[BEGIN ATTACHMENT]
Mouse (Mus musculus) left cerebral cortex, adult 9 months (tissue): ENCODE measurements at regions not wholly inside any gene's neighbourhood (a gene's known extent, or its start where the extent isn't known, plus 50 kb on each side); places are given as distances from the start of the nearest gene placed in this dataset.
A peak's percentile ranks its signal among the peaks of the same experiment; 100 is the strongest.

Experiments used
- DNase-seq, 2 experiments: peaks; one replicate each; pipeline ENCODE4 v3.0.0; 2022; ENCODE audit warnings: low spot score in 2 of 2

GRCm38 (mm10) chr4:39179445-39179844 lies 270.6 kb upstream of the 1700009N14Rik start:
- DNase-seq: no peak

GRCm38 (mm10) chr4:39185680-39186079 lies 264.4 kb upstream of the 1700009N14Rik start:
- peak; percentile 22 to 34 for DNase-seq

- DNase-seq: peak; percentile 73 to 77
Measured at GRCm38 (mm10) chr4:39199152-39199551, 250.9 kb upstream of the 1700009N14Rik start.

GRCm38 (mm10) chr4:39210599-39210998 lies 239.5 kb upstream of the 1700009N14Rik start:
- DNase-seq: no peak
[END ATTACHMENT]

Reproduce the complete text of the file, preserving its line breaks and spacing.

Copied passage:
Mouse (Mus musculus) left cerebral cortex, adult 9 months (tissue): ENCODE measurements at regions not wholly inside any gene's neighbourhood (a gene's known extent, or its start where the extent isn't known, plus 50 kb on each side); places are given as distances from the start of the nearest gene placed in this dataset.
A peak's percentile ranks its signal among the peaks of the same experiment; 100 is the strongest.

Experiments used
- DNase-seq, 2 experiments: peaks; one replicate each; pipeline ENCODE4 v3.0.0; 2022; ENCODE audit warnings: low spot score in 2 of 2

GRCm38 (mm10) chr4:39179445-39179844 lies 270.6 kb upstream of the 1700009N14Rik start:
- DNase-seq: no peak

GRCm38 (mm10) chr4:39185680-39186079 lies 264.4 kb upstream of the 1700009N14Rik start:
- peak; percentile 22 to 34 for DNase-seq

- DNase-seq: peak; percentile 73 to 77
Measured at GRCm38 (mm10) chr4:39199152-39199551, 250.9 kb upstream of the 1700009N14Rik start.

GRCm38 (mm10) chr4:39210599-39210998 lies 239.5 kb upstream of the 1700009N14Rik start:
- DNase-seq: no peak